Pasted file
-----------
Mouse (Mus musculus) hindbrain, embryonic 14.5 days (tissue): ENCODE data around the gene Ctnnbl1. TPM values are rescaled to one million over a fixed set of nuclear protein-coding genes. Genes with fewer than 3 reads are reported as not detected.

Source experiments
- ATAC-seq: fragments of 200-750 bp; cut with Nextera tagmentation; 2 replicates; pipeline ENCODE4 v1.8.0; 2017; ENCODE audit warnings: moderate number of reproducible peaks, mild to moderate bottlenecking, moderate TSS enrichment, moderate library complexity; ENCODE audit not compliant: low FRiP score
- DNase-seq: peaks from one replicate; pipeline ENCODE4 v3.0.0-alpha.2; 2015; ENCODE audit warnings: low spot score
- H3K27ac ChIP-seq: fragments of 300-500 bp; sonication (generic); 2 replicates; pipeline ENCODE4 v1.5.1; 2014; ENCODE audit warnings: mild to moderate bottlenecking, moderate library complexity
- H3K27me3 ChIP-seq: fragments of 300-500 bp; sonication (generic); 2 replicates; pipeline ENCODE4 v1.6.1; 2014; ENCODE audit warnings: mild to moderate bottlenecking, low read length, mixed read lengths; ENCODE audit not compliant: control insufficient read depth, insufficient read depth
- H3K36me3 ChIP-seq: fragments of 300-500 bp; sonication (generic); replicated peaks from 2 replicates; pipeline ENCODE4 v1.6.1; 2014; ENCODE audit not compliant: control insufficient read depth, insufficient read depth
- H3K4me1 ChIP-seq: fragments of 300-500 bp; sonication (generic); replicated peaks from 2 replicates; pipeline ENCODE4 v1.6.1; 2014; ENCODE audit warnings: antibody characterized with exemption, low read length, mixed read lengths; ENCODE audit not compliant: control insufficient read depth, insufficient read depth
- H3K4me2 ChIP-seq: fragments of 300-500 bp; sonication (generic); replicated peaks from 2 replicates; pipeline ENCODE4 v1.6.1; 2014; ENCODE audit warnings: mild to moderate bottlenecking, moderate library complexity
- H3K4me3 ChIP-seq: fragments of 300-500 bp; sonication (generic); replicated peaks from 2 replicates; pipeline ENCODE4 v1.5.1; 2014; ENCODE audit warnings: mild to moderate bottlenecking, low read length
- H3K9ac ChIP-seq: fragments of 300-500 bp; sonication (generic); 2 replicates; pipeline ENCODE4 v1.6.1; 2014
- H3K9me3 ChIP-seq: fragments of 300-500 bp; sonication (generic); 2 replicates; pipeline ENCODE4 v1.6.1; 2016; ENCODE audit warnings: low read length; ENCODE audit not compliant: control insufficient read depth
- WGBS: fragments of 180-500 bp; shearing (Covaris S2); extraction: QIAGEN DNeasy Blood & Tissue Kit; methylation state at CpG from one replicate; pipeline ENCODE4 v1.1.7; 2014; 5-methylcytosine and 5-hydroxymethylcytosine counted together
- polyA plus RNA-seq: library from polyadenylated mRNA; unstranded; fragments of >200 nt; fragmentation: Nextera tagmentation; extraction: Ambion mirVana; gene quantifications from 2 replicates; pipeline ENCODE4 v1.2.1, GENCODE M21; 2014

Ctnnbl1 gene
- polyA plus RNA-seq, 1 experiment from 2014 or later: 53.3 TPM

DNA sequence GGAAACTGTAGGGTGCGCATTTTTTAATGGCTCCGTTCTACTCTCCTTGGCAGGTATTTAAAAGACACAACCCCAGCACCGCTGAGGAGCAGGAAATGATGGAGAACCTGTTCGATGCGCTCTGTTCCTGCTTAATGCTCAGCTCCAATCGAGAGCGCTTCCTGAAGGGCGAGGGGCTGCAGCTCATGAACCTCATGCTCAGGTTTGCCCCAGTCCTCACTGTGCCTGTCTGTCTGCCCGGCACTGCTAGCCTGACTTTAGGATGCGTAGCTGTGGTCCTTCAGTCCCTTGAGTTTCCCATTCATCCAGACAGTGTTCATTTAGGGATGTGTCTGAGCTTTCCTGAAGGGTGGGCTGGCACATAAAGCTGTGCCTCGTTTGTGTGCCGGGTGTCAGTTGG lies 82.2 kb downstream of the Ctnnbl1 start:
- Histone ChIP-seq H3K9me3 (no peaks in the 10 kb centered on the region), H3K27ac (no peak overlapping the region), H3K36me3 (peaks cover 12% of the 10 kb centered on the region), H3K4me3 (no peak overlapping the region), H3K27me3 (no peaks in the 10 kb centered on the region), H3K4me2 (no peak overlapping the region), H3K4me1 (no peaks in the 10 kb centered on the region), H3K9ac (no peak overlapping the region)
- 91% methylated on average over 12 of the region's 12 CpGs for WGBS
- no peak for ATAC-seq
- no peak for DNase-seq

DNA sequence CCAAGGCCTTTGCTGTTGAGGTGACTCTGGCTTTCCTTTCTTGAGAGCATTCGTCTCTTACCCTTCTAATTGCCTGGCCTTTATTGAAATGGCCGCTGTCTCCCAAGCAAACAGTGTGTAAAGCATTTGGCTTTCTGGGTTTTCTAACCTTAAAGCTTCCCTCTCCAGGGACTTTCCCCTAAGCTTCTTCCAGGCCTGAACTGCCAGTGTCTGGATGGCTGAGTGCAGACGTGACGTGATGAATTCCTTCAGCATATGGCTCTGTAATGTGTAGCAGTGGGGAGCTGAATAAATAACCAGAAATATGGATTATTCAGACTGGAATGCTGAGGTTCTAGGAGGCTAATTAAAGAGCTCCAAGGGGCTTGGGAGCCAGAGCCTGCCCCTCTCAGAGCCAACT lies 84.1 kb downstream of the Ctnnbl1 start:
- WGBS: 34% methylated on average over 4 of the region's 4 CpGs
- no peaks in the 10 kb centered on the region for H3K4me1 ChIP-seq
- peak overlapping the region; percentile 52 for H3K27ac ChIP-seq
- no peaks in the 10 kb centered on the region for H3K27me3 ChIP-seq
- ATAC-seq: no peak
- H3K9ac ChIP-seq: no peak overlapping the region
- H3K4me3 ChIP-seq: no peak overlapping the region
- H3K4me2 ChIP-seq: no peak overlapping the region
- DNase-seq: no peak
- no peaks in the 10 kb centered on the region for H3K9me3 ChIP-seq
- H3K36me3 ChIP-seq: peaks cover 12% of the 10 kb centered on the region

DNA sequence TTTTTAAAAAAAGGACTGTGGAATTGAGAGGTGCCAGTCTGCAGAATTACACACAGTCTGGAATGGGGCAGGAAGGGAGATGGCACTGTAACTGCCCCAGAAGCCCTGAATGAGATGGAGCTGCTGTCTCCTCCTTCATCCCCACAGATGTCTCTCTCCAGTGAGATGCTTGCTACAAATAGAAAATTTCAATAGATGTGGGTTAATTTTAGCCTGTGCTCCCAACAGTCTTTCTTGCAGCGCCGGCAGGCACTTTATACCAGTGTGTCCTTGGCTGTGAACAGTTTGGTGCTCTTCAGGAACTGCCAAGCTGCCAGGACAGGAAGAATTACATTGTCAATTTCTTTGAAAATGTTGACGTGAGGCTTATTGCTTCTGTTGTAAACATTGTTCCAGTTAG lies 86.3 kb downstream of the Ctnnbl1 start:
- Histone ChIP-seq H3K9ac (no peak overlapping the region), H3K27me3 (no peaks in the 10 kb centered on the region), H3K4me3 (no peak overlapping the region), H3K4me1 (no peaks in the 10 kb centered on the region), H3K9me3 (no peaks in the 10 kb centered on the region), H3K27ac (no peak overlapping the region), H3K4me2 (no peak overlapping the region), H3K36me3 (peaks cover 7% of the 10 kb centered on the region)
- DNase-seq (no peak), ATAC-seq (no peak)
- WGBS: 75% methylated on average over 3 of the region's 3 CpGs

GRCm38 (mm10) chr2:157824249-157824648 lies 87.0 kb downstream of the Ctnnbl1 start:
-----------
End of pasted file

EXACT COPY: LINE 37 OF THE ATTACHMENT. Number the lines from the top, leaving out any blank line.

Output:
- WGBS: 75% methylated on average over 3 of the region's 3 CpGs